11 Oct. V8 0.500 0.479 ( − 0.063, 0.475) 0.021 4.2 353.7 352.4 1.3 
Time Location Measured flow velocity (m/s) Simulated flow velocity (m/s) (x, y) Error Relative error (%) Measured flow direction (degree) Simulated flow direction (degree) Error 
10 Oct. V1 0.104 0.131 (0.064, 0.114) −0.027 −26.0 37.7 29.3 8.4 
9 Oct. V2 0.537 0.419 ( − 0.210,0.363) 0.118 22.0 338.9 330.0 8.9 
11 Oct. V3 0.445 0.462 ( − 0.178, 0.426) −0.017 −3.8 325.9 337.3 −11.4 
10 Oct. V4 0.387 0.332 ( − 0.208, 0.259) 0.055 14.2 322.3 321.2 1.1 
9 Oct. V5 0.397 0.373 (0.345, 0.338) 0.024 6.0 39.7 45.6 −5.9 
10 Oct. V6 0.744 0.692 ( − 0.662, 0.201) 0.052 7.0 294.6 286.9 7.7 
11 Oct. V7 0.600 0.480 ( − 0.308, 0.368) 0.120 20.0 321.5 320.1 1.4 
11 Oct. V8 0.500 0.479 ( − 0.063, 0.475) 0.021 4.2 353.7 352.4 1.3 
Date Location Measured flow velocity(m/s) Simulated flow velocity (m/s) (x, y) Error Relative error (%) Measured flow direction (degree) Simulated flow direction (degree) Error 
28 Dec. V1 0.515 0.473 (0.244, 0.407) 0.042 8.2 37.3 30.9 6.4 
28 Dec. V2 0.791 0.728 (0.098, 0.701) 0.063 8.0 8.9 8.0 0.9 
28 Dec. V3 1.060 1.10 ( − 0.222, 1.079) −0.040 −3.8 341.4 348.4 −7.0 
29 Dec. V4 1.050 0.941 ( − 0.559, 0.757) 0.109 10.4 321.3 323.6 −2.3 
29 Dec. V5 1.190 1.05 (0.722, 0.768) 0.140 11.8 46.33 43.3 3.0 
29 Dec. V6 1.040 0.942 ( − 0.559, 0.757) 0.098 9.4 326.5 323.6 2.9 
28 Dec. V7 1.290 0.923 ( − 0.564, 0.731) 0.367 28.4 341.4 322.4 19.0 
29 Dec. V8 1.330 0.927 ( − 0.572, 0.731) 0.403 30.3 359.4 322.1 37.3 
Date Location Measured flow velocity(m/s) Simulated flow velocity (m/s) (x, y) Error Relative error (%) Measured flow direction (degree) Simulated flow direction (degree) Error 
28 Dec. V1 0.515 0.473 (0.244, 0.407) 0.042 8.2 37.3 30.9 6.4 
28 Dec. V2 0.791 0.728 (0.098, 0.701) 0.063 8.0 8.9 8.0 0.9 
28 Dec. V3 1.060 1.10 ( − 0.222, 1.079) −0.040 −3.8 341.4 348.4 −7.0 
29 Dec. V4 1.050 0.941 ( − 0.559, 0.757) 0.109 10.4 321.3 323.6 −2.3 
29 Dec. V5 1.190 1.05 (0.722, 0.768) 0.140 11.8 46.33 43.3 3.0 
29 Dec. V6 1.040 0.942 ( − 0.559, 0.757) 0.098 9.4 326.5 323.6 2.9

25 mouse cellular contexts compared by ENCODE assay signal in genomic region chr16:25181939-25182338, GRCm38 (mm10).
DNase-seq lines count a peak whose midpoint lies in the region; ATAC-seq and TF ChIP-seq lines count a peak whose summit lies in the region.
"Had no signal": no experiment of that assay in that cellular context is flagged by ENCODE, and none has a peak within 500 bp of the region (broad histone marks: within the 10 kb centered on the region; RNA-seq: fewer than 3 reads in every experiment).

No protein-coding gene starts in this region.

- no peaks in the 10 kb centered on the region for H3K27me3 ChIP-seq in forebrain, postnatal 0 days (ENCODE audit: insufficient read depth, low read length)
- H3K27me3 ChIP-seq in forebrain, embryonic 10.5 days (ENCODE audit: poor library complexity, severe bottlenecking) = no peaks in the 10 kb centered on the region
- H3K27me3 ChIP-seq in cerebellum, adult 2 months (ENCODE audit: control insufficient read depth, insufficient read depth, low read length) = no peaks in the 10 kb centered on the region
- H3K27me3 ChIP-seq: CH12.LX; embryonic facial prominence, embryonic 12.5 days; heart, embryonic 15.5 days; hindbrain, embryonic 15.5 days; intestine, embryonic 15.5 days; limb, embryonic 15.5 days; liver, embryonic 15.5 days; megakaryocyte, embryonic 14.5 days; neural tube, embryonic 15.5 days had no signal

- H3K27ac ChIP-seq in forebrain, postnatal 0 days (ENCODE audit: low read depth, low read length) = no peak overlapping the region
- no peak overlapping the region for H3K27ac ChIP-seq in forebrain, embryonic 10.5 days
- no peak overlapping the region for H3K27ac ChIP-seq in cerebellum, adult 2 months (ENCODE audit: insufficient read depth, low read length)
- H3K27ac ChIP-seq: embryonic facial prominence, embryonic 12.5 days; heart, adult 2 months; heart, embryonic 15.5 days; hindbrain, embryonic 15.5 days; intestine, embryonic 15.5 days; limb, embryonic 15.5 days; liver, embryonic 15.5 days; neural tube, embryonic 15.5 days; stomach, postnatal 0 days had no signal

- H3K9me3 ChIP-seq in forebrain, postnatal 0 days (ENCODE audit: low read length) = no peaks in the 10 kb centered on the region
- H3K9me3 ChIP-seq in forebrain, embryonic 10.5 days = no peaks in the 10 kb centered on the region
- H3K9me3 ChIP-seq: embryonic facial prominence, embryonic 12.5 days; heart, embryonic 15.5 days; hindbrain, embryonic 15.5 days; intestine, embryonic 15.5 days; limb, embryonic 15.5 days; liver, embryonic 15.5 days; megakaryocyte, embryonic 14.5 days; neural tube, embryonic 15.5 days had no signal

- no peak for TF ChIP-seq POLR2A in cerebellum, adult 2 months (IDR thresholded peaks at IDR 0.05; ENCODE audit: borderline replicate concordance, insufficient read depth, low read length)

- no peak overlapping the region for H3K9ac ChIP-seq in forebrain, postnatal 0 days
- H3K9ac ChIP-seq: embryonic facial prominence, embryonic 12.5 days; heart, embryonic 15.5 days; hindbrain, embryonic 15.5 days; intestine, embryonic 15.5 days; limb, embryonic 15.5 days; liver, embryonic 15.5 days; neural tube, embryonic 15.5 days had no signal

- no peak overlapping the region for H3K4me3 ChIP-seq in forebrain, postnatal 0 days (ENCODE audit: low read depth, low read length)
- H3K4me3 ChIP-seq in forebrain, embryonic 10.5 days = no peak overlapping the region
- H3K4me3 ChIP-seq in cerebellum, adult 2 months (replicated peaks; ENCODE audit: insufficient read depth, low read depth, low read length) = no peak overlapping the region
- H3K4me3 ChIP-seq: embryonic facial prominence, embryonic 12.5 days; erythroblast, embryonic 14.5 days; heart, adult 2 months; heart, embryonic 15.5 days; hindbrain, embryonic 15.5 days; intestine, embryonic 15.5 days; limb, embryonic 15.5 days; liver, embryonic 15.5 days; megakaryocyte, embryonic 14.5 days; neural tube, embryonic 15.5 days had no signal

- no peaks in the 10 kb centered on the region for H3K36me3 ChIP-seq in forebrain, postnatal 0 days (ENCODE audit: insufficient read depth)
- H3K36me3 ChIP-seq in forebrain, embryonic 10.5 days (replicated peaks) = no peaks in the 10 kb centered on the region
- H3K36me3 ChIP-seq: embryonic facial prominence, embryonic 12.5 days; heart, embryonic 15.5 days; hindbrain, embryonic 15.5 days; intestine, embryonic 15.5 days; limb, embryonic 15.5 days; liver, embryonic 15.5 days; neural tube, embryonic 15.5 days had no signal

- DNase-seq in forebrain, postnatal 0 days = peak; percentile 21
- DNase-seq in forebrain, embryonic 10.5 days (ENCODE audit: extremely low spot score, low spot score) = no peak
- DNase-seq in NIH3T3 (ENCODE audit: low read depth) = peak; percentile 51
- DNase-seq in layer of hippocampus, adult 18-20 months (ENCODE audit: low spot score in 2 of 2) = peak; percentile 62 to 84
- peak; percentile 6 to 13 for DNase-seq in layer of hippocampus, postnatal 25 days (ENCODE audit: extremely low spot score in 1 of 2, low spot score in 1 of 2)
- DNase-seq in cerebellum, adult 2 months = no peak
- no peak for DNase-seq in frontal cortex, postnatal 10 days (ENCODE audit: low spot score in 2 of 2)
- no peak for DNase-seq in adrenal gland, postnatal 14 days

28 Dec. V7 1.290 0.923 ( − 0.564, 0.731) 0.367 28.4 341.4 322.4 19.0 
29 Dec. V8 1.330 0.927 ( − 0.572, 0.731) 0.403 30.3 359.4 322.1 37.3 

Figure 3 and Table 4 show that the mean error at the four sites varied from 0.234 m to 0.393 m, the relative error ranged from 2.062% to 3.353%, the root-mean-square (RMS) error ranged from 0.303 to 0.513, and the Nash–Sutcliffe efficiency coefficient ranged from 0.950 to 0.989. The errors of Xingzi site and Duchang site were proximate to each other. The errors of Tangyin and Kangshan exhibited a large difference, which might relate to a mismatch between the grid size and topographic variability in Tangyin and Kangshan. Compared with other sites, the bed topographies of Tangyin and Kangshan were more complex because of greater elevation variability (Figure 1). Furthermore, the grids of the model had coarser resolution in Kangshan compared with those of other sites (Figure 2(b)), thus the resolution of the grids in Tangyin and Kangshan did not properly reflect the elevation variability of the actual topography. In addition, the measured water levels of Kangshan from November 1999 to May 2000, from December 2000 to May 2001, from December 2001 to May 2002, and from December 2002 to April 2003 were highly variable (Figure 3), while the simulated water levels were much more stable. The reason might be that the terrain was flattened after interpolation. A combination of the two causes above resulted in significant error between the measured value and simulated value at the Kangshan site.